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The Child Knows Best

Page history last edited by Regina Claypool-Frey 11 years, 1 month ago

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TABLE OF CONTENTS



Description by Binder & Watkins (1990)

The rule is that the learner knows best. If the student is progressing under the instructional plan as demonstrated by the charted data, then the program is appropriate for the student, but, conversely, if the targeted movement cycle for the student shows little celeration of corrects, frequency of "learning opportunities" (errors) are not decreasing, or other lack of progress is demonstrated, then the program must be changed. Precision teaching holds the choice of instructional strategy as responsible for student progress or lack therein; the student is always "right". 

 

"...At the beginning of the paper that represents his initial contribution to the educational literature, Lindsley (1964a) wrote: “Children are not retarded. Only their behavior in average environments is sometimes retarded. In fact, it is modern science’s ability to design suitable environments for these children that is retarded” (p. 62).

 

A key element of Precision Teaching is the dictum that “the child knows best” (Lindsley, 1972). Based on Skinner’s famous statement that “the organism is always right,” Lindsley taught Precision Teachers to assume that learners respond in lawful ways to environmental variables and that if learners behave in an undesirable way it is the responsibility of teachers to alter those variables until they produce the desired result. This assumption, perhaps obvious to most current-day performance technologists flies in the face of traditional psycho-educational practice which tends to label and to blame students for failure, not instructional methods..."(p. 76)

 

Binder, C. & Watkins, C. L. (1990). Precision Teaching and Direct Instruction: Measurably superior instructional technology in schools. Performance Improvement Quarterly, 3(4), 74-96.,

 

citing,

Lindsley, O. R. (1964). Direct measurement and prosthesis of retarded behavior. Journal of Education, 147, 62-81.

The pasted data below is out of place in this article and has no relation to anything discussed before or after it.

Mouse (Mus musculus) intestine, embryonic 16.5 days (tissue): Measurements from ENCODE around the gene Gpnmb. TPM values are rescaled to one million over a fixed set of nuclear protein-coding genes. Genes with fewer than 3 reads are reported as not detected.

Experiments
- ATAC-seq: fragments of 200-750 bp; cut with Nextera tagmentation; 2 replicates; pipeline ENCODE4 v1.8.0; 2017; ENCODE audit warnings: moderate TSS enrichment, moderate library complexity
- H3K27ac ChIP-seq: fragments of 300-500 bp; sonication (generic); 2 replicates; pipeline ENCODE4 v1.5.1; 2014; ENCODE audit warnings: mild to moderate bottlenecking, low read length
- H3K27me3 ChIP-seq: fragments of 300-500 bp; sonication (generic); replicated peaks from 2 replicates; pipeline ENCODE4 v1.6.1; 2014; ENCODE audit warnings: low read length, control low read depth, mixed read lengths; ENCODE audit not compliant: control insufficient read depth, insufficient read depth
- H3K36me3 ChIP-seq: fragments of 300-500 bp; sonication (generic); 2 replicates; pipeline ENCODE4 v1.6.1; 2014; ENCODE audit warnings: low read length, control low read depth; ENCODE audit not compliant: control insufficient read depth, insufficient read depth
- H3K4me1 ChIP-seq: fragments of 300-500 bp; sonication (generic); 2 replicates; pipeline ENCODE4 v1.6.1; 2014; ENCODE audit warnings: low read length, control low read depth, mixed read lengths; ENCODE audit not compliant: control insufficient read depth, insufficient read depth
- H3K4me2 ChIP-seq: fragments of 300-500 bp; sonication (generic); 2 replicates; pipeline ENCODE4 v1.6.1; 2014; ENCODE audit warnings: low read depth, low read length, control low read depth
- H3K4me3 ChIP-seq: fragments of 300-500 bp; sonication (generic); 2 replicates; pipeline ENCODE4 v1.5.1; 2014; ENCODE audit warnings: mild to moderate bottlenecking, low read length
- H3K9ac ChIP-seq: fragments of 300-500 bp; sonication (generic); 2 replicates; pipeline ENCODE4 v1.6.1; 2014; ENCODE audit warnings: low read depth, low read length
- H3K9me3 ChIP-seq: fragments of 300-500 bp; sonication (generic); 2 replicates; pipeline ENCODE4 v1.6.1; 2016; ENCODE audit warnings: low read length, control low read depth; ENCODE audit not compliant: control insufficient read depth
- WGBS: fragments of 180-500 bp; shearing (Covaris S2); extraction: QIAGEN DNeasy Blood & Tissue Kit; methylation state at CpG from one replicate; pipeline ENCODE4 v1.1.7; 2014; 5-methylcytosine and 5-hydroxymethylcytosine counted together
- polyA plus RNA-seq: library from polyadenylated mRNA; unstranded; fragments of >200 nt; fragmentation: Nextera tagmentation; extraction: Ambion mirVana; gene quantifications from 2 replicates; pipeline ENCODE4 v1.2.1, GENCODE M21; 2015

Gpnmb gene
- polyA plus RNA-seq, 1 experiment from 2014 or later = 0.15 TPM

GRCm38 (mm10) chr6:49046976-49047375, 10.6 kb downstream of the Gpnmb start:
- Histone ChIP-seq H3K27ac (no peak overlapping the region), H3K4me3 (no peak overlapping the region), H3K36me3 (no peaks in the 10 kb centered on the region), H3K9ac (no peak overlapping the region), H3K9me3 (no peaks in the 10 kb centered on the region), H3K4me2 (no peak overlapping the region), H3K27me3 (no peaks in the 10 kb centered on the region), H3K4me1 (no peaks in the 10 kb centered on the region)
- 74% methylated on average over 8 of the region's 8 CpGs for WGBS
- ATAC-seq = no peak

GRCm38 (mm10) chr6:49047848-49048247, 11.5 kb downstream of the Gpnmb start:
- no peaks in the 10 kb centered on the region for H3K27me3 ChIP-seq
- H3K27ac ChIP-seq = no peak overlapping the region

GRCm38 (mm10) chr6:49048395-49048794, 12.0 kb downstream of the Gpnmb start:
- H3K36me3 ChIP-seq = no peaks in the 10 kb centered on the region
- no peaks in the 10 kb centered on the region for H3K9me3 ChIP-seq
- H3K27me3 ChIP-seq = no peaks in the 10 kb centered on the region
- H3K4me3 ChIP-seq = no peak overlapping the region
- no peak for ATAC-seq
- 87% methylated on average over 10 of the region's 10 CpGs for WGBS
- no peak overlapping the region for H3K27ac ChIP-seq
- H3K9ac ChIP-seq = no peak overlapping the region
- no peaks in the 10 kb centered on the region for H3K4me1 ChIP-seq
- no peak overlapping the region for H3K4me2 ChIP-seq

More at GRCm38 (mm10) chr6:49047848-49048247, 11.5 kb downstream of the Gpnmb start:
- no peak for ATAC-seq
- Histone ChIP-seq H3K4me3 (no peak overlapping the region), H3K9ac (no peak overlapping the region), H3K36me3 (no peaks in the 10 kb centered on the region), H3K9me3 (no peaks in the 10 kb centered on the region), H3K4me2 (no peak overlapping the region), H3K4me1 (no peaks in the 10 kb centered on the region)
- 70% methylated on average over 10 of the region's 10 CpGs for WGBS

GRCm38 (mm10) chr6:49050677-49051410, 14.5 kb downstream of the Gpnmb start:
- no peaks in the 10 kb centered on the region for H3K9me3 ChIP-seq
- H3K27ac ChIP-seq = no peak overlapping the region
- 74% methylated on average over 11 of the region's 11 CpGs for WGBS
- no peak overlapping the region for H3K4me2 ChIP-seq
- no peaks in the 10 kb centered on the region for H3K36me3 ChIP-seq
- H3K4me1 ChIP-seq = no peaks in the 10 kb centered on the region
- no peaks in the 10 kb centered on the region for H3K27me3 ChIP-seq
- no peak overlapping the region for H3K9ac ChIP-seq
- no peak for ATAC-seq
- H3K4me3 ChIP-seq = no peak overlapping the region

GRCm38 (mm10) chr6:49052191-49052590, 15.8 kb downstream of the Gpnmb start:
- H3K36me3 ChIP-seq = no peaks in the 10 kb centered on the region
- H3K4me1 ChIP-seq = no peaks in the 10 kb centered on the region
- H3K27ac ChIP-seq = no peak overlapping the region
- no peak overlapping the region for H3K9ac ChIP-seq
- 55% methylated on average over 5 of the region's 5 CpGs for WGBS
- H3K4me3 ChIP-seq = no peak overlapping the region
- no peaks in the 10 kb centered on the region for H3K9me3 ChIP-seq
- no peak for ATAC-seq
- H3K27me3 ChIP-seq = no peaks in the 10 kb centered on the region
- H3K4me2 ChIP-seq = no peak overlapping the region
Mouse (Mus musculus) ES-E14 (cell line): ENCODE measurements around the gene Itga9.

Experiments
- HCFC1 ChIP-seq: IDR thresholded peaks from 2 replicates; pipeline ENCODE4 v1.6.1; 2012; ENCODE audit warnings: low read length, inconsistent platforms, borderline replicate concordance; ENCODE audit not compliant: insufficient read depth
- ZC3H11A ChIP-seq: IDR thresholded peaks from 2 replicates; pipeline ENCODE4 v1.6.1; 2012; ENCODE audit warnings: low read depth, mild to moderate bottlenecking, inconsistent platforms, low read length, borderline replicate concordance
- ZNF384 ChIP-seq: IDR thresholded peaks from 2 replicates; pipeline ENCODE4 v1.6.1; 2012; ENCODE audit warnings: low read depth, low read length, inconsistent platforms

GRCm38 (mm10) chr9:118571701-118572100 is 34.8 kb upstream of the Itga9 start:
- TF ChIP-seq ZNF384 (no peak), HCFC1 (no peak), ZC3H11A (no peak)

Lindsley, O. R. (1972). From Skinner to precision teaching: The child knows best. In J. B. Jordan & L. S. Robbins (Eds.), Let's try doing something else kind of thing (pp. 1-11). Arlington, VA: The Council for Exceptional Children.

 

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O.R. Lindsley Audio, from 1969 Short Course

 

Audio of Dr. Lindsley (1969) discussing "The Child Knows Best" (Reel #3)

Tape digitized by Scott Born.

"Two Five-minute sections. Ogden discusses the principles of his Precise Behavioral Management system including his catch phrase "The child knows best," derived from a paraphrase of Skinner."

Annotated transcript of Reel #3.

Transcript by Regina Claypool-Frey

 

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Description by Lindsley (1990)

 

This dictum arose from an early experience of Lindsley's while a graduate student,

 

Excerpt: "The Child Knows Best

 

"When I was a graduate student, I trained a rat whose behavior did not extinguish exactly as the charts in [B.F.] Skinner's (1938) book had shown. My rat had at first responded much more rapidly when his responding was no longer reinforced. This rapid responding went on for about 30 minutes, at which time the rat stopped abruptly. I took the cumulative record of the rat's unusual extinction to Dr. Skinner and asked him how this happened. How could the rat do this when the book showed a very different gradual extinction curve? Skinner answered, "In this case, the book is wrong! The rat knows best! That's why we still have him in the experiment!"

 

Skinner's easy acceptance of possible error in his book's generalizations impressed me. Here was an empiricist at work! His charming way of admitting that the scientist did not know everything yet, that the rat knew rat behavior best, was the clearest way I had yet found to describe the inductive approach to behavioral research. For this reason I made "the child knows best" a policy and slogan for precision teachers to use in their discoveries (Lindsley, 1971b). Often in workshops a teacher will ask, "Dr. Lindsley, what is the best way to help a child improve his oral reading to a frequency above 40 words per minute?" I always reply, "What is the child's name?" If the teacher replies, "Brent," I answer, "What did Brent suggest?" The teacher usually replies, "I didn't ask him!" And I answer, "Then please go back and ask him, because, after all, the child knows best...".

 

Lindsley, O. R. (1990). Precision teaching: By teachers for children. Teaching Exceptional Children, 22(3), 10-15.

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